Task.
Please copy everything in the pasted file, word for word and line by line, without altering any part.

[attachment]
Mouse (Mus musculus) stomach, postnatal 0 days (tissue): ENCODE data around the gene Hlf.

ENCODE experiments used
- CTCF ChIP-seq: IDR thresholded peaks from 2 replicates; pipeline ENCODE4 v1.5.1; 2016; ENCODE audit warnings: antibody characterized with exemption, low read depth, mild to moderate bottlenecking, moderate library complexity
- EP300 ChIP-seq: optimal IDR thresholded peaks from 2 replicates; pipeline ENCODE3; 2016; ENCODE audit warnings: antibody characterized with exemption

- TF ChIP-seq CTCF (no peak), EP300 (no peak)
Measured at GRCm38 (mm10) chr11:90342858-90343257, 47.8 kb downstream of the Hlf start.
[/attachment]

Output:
Mouse (Mus musculus) stomach, postnatal 0 days (tissue): ENCODE data around the gene Hlf.

ENCODE experiments used
- CTCF ChIP-seq: IDR thresholded peaks from 2 replicates; pipeline ENCODE4 v1.5.1; 2016; ENCODE audit warnings: antibody characterized with exemption, low read depth, mild to moderate bottlenecking, moderate library complexity
- EP300 ChIP-seq: optimal IDR thresholded peaks from 2 replicates; pipeline ENCODE3; 2016; ENCODE audit warnings: antibody characterized with exemption

- TF ChIP-seq CTCF (no peak), EP300 (no peak)
Measured at GRCm38 (mm10) chr11:90342858-90343257, 47.8 kb downstream of the Hlf start.